Greatest African-American inventors

By Christopher R Rice

Some African-American inventors in no particular order.

Patricia Bath The ophthalmologist invented the Laserphaco Probe in 1986, which was patented two years later. The device used an innovative way to remove cataracts with a laser and helped reduce inaccuracies in surgeries.

Charles R. Drew The physician and surgeon is known for his pioneering work in the field of blood transfusions that was instrumental in the development of modern blood banks. During his tenure at Columbia University, Drew came up with a method for separating red blood cells from plasma and thereby, being able to store them separately. He used this knowledge to work with the Allied Forces to supervise blood preservation and delivery during World War II. However, the medical researcher resigned from his position in protest of the Red Cross' practice of racial segregation in the field of blood donation.

Garrett Morgan Morgan is credited with developing the world's first gas mask. After seeing firefighters struggle to do their jobs amidst all the smoke,, he designed a breathing hood in 1912 which allows the user to breath when there is lack of oxygen, or presence of poisonous gases, dust and smoke in a confined space. On July 24, 1916, a group of Cleveland Water Works personnel were trapped due to an explosion in the tunnel they were working on, 50 ft (15.2 m) below Lake Erie. When Morgan was called for help, he donned the mask and helped rescue the workers. Not only did Morgan receive a gold medal from a Cleveland citizens group and a medal from the International Association of Fire Engineers, his invention became immensely popular after the incident and was later used by the American forces during the World War I. He also invented the first human-hair straightener, which he successfully marketed as G. A. Morgan Hair Refining Cream, in 1909.

Jan Ernst Matzeliger Matzeliger revolutionized the shoe-making industry with his invention, the automated shoe lasting machine. In the early days of boot-making, hand lasters were responsible for sewing the sole with the upper portion of the shoe. The process was intricate and a highly skilled laster could produce 50 pairs in 10 hours. Matzeliger's machine was able to produce between 150 to 700 pairs a day, at a much-reduced cost. He patented his design in March 1883.

Madam C. J. Walker Born as Sarah Breedlove into a family of freed slaves, Walker went on to become one of the first American female self-made millionaires through her chain of hair and beauty product salons. She invented a line of African-American hair care products and eventually established the C.J. Walker Manufacturing Company. She also started a franchise system, thus empowering hundreds of African-American women who, at that time, had very limited employment options.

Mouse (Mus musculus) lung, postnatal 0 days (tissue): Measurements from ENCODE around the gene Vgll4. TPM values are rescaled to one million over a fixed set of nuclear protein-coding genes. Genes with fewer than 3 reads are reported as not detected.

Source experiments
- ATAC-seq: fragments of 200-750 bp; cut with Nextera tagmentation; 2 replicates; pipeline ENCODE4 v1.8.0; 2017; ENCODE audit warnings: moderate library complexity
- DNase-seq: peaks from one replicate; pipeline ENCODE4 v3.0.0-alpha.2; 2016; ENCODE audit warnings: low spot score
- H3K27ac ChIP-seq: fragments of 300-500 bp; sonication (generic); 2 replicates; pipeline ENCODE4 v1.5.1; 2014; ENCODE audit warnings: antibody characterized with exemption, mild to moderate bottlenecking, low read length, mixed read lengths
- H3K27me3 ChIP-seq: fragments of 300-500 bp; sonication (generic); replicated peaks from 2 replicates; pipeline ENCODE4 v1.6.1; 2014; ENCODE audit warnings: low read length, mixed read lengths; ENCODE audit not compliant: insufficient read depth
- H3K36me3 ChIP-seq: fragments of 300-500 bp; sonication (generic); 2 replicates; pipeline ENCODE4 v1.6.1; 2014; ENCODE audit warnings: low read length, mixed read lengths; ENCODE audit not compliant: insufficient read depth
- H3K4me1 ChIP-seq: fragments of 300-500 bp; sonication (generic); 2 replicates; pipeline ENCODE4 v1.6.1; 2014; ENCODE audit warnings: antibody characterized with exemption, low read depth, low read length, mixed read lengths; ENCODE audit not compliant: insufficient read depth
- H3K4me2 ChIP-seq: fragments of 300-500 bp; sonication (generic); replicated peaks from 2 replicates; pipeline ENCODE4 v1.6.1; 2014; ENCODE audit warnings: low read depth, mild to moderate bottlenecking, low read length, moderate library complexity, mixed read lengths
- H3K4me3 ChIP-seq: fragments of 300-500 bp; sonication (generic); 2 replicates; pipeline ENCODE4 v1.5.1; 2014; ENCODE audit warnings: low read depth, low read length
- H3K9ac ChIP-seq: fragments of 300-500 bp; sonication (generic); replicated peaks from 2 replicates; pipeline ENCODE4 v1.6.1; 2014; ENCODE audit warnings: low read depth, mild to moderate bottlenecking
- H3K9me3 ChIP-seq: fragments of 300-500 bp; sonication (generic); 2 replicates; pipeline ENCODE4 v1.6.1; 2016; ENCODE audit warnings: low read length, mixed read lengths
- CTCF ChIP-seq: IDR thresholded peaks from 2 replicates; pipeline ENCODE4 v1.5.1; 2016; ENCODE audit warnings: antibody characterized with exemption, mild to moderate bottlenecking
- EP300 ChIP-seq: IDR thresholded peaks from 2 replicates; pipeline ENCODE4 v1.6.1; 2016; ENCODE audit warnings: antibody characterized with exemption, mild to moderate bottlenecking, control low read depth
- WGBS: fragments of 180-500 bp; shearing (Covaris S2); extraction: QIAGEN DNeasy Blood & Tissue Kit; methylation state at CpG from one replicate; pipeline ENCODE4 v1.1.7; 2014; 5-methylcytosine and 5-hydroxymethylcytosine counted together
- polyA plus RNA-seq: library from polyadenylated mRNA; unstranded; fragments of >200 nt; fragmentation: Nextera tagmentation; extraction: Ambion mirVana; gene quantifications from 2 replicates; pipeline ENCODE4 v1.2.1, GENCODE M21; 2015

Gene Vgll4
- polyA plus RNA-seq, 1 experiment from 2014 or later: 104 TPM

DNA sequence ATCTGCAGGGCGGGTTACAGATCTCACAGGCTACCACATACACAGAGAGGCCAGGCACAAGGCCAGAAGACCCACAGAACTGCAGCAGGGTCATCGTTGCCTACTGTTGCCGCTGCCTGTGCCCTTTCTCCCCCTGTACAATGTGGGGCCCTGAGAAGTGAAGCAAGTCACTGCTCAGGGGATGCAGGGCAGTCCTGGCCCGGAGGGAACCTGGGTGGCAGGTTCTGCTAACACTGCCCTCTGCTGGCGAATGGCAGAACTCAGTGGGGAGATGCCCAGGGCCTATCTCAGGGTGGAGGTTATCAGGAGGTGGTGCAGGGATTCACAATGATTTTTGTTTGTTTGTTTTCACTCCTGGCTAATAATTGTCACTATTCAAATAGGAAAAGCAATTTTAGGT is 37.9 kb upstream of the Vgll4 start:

Marjorie Stewart Joyner Inventor of the "Permanent Waving Machine," Joyner studied cosmetology and was the first African-American woman to graduate from A.B. Molar Beauty School in Chicago, Illinois, U.S. in 1916. After she met Madam C. J. Walker, Joyner decided to work with her as a National Adviser and oversaw 200 of Walker's beauty schools. In 1939, in order to find an easier way to help women straighten their hair, she designed the permanent wave device, which helps set the hair style for several days. She patented her design in 1928.

Percy Julian The synthetic chemistry pioneer was the first to create the natural chemical physostigmine. He used plant sterols, such as stigmasterol and sitosterol, to chemically produce essential hormones such as testosterone and progesterone. His work acted as a catalyst for the steroid industry's manufacturing of birth control pills, cortisone and other corticosteroids. Holder of over 130 chemical patents, Julian was the first African-American chemist to be inducted into the prestigious National Academy of Sciences.

Frederick McKinley Jones Winner of the National Medal of Technology and inductee of the National Inventors Hall of Fame, Jones is credited with designing an air-cooling device for trucks which carry perishable food. In 1935, he developed his design and patented it in July 12, 1940. His invention became indispensable during World War II, helping preserve blood, medicine and food at army hospitals or battlefields. Along with Joseph Numero, he co-founded Thermo King, the popular portable transport temperature control system company.

George Washington Carver As a botanist, Carver was known for his promotion of alternate crops to cotton, such as peanuts and sweet potatoes. He invented numerous different uses for peanuts and sweet potatoes - including dyes, ropes, flour, skin lotion, even shoe polish.  He did not, however, invent peanut butter!

Thomas Mensah Mensah's ground-breaking work in fixing efficiency issues in fiber optics and nanotechnology has earned him seven worldwide patents and seven USA patents. He was inducted into the USA National Academy of inventors on March 20, 2015.

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